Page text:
The Best and Worst Protein Powders
By Olivia Tarantino and The Editors of Eat This, Not That!
With the number of options that litter the shelves of drug stores, supermarkets, and health food stores, it seems like choosing the right supplement requires just as much skill as a wine connoisseur.
Whether you're an elite athlete or a weekend warrior, a vegan or a plant-based foodie, everyone is getting in on the protein trend. And with good reason. Thanks to the high protein content of powder supplements, adding a scoop or two to your smoothies, baked goods, or shakes can aid in rapid weight loss efforts by boosting calorie burn, increasing satiety, and preserving lean muscle mass.
While feeding your muscles on the fly has never been easier, not all powders are created equal. And choosing which product is best can be a bit of a struggle. On one hand, there are animal-based supplements like eggs, whey, and casein, and the other hand is a garden of plant-based forms from pea, hemp, rice and soy. And even after you pick the source of the protein, there's still another hurdle to jump: additives. Many powders on the market are loaded with enough scary chemicals and artificial sweeteners to earn them a spot among the unhealthiest foods on the planet. Just because your protein is a powder doesn't mean you have to settle for one with a label that reads like a science experiment.
Because which supplement you pick will ultimately depend on your personal body goals—whether you're looking to lose weight, gain muscle, or stop late-night snacking—we created this list of examples of the best and worst brands to help you understand what to look out for when examining the labels. We've narrowed the expansive list of protein supplements down to some of the best animal-based and plant-based proteins on the market—as well as some of the worst. Pick your powder below (you can easily order it from the links we've included!) and then add it to any of these 20 Smoothies for Zero Belly.
First, know this: Plant protein is more slimming than milk-derived proteins. Because whey is a dairy derivative—and many commercial preparations tend to contain all manner of funky chemicals—protein powders that use this source as a base can lead to bloat and skin conditions. However, if you find you're not terribly lactose intolerant, milk proteins are some of the best sources of amino acids out there. Milk proteins such as whey and casein have the ability to preserve lean muscle mass and improve metabolic health during weight loss, according to research published in the journal Nutrition & Metabolism.
Eat This, Not That! Tip: When you're looking for the proper animal-based powder, look out for words like cold processed, concentrate (isolate only if you're sensitive to lactose), hormone-free, grass-fed, tested low for heavy metals, and does not contain sucralose or any artificial color, flavor or sweetener.
Protein source: Grass-fed whey protein concentrate
Protein payoff: 25 g per serving
If you want a "fast acting" protein that will stimulate protein synthesis after a workout, go with whey. While a whey protein concentrate has a lower percentage of protein than whey isolate, it contains more bioactive compounds found in the milk fat that positively influence metabolism and immunity—just make sure it's low-temperature-processed (raw or cold-processed). This method allows the mix to retain many of its fragile immune factors and nutrients leaving it loaded with the ideal blend of easily-absorbed amino acids, anti-inflammatory compounds, essential fats, energy-replenishing carbs, metabolism-boosting peptides, potent antioxidants, and alkaline minerals.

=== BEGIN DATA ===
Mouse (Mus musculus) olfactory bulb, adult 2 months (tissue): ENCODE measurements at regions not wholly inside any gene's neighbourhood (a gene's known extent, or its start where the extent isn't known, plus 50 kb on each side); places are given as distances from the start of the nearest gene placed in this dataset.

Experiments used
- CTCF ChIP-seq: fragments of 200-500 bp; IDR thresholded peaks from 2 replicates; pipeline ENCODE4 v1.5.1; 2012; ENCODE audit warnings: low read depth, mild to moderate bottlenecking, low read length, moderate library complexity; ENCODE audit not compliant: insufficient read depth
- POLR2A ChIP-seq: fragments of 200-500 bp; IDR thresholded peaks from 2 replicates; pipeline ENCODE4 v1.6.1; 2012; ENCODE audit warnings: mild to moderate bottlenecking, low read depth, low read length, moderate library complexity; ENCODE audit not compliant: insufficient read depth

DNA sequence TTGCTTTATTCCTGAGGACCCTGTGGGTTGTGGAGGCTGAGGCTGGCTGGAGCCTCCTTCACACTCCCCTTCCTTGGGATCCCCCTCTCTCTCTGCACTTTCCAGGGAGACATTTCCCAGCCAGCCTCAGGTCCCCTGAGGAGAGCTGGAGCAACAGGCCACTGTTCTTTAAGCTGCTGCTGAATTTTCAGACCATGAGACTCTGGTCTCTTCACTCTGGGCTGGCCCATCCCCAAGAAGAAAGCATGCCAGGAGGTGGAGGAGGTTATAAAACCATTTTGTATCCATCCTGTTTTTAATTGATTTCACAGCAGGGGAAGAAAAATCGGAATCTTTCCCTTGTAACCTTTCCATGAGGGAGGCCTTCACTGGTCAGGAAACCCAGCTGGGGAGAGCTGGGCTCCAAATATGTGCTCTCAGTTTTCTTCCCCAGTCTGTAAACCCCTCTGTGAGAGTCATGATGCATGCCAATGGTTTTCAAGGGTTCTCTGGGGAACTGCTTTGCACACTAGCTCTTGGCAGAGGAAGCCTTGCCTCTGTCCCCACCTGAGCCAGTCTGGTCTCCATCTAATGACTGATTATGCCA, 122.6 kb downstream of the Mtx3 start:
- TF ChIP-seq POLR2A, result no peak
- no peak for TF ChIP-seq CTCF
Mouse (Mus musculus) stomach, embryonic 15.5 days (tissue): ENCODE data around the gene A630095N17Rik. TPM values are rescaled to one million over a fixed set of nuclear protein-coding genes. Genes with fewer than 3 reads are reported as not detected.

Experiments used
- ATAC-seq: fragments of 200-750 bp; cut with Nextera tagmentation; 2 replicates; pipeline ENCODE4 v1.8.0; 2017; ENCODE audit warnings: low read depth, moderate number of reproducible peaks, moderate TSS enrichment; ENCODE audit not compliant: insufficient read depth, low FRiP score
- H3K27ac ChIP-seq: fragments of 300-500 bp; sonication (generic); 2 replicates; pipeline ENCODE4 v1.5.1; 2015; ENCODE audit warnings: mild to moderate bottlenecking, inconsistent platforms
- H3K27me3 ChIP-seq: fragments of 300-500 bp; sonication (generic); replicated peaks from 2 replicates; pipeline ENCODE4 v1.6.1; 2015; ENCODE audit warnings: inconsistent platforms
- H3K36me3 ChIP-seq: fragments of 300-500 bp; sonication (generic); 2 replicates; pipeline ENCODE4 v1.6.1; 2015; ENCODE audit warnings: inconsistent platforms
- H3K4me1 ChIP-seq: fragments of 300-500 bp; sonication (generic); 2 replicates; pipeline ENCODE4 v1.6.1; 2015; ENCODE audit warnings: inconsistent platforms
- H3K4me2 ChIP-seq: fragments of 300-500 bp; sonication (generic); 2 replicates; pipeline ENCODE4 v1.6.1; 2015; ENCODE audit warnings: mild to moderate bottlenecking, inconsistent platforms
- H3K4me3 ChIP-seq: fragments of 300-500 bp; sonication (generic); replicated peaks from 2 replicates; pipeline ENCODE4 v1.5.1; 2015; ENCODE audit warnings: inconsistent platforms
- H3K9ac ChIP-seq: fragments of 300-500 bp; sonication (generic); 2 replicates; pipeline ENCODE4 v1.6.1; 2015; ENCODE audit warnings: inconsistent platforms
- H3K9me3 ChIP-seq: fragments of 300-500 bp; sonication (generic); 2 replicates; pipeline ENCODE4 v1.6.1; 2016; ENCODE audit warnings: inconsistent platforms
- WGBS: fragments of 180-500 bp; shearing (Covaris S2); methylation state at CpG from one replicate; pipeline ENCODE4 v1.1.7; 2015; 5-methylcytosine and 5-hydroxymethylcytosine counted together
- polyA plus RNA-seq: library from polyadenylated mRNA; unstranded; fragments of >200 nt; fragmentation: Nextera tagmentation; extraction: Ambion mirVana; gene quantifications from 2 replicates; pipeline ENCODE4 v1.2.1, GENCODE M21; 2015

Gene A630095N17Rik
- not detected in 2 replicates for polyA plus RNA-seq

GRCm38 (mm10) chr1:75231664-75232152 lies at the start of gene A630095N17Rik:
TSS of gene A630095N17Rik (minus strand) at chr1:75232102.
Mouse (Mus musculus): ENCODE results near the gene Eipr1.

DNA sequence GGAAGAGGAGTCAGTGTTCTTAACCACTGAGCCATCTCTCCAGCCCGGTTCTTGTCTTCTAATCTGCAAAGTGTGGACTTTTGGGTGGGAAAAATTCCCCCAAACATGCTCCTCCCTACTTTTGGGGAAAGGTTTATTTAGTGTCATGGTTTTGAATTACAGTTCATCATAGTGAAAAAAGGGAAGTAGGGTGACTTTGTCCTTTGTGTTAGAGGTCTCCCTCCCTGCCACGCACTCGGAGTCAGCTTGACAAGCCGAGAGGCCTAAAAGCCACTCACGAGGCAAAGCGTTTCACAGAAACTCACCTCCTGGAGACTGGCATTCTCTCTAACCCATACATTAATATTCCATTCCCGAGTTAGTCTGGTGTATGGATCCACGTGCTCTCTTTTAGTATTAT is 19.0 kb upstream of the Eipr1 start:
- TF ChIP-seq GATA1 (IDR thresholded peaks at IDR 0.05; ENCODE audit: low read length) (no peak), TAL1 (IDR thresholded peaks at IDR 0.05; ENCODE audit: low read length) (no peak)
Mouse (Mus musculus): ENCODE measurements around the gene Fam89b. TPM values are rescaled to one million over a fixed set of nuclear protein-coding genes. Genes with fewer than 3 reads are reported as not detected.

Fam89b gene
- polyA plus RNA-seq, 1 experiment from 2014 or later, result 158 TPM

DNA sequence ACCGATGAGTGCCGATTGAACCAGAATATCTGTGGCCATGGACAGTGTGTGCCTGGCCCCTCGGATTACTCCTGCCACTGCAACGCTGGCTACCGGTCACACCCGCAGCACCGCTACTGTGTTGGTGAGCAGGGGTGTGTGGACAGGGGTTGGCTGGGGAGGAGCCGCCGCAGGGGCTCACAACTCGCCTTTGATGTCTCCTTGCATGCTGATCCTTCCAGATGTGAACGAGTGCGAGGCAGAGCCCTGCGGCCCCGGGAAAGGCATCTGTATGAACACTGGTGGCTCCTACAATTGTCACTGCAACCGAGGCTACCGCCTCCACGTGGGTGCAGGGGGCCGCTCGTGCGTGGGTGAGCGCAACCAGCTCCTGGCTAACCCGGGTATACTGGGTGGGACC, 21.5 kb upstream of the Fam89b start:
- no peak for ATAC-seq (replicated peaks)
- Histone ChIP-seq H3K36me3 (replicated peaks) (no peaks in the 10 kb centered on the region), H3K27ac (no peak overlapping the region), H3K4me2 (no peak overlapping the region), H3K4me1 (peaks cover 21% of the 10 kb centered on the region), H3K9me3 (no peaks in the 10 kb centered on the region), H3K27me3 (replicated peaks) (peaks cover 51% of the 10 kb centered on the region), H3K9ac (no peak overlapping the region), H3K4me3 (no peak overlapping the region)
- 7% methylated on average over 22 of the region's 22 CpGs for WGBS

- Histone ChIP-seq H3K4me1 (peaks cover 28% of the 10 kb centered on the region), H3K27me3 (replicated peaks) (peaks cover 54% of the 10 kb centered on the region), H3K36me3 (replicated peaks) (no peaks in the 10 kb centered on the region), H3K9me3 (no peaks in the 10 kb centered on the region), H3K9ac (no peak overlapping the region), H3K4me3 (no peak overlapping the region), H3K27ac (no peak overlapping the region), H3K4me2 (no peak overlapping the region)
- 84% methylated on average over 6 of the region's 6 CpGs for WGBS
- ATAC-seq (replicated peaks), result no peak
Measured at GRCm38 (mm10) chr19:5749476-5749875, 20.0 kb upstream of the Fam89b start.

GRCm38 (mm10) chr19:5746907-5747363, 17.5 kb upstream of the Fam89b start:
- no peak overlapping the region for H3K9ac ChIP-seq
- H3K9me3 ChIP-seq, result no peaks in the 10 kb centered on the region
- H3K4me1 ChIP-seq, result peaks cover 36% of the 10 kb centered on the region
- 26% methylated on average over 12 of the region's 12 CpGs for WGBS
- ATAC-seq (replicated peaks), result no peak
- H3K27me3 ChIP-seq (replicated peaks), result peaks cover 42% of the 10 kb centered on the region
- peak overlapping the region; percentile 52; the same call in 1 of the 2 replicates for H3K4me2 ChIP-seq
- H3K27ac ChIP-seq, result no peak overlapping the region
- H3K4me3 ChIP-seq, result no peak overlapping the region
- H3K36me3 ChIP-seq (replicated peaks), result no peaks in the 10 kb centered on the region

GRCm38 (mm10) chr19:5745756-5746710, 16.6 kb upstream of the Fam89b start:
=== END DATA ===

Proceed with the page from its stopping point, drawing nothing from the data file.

You'll get even more of these nutrients when your powder is made from pasture-fed cows, which have a higher concentration of inflammation-reducing omega-3 fatty acids and two to five times more CLA (conjugated linoleic acid) than their corn and grain fed counterparts. CLA provides a variety of health benefits like burning fat and maintaining lean body mass. Besides toning your body, these two sources of dietary fat will also improve absorption of key vitamins and carotenoids. Not to mention, grass fed cows are less likely to be treated with antibiotics than grain fed cows, meaning you'll have a lower risk of building up antibiotic resistance or gaining unnecessary weight.
$75.99 ($1 per serving) at Amazon.com
Protein source: Micellar Casein from U.S. dairy farms
Protein payoff: 26 g per serving
If you're looking to repair and regrow muscle, take some Naked Casein Powder before bed. Casein, as opposed to whey, digests more slowly (it's the same principle as low-glycemic-index "slow carbs") and stays in the system longer to nourish muscles. This makes it a good option if you need a nighttime snack on workout days: It'll help kick-start recovery and build fat-burning muscle. This option has 26 grams of protein and zero grams of fat per serving. (If you do want to drink whey, you can do it in the PM as well: A study published in 2014 in the British Journal of Nutrition found that active men who consumed whey at night increased their next-morning metabolism.)
$90 ($1.18 per serving) at Amazon.com
Protein source: Grass-fed whey protein concentrate
Protein payoff: 20 g per serving
This product is designed to boost both your fitness levels as well as your overall health. It contains a unique blend of high-quality whey protein, muscle-fueling coconut triglycerides, pre-biotic resistant starch, endurance-boosting and blood-sugar-stabilizing chia seeds, and probiotics. Not only can probiotics keep your gut healthy, but when they're combined with high-quality whey protein, they can enhance muscle development: Probiotics help your body synthesize leucine, a particular branched chain amino acid (BCAA), which you need for muscle building.
$48 ($2.18 per serving) at Amazon.com
Protein source: GMO-free egg whites
Protein payoff: 25.2 g per serving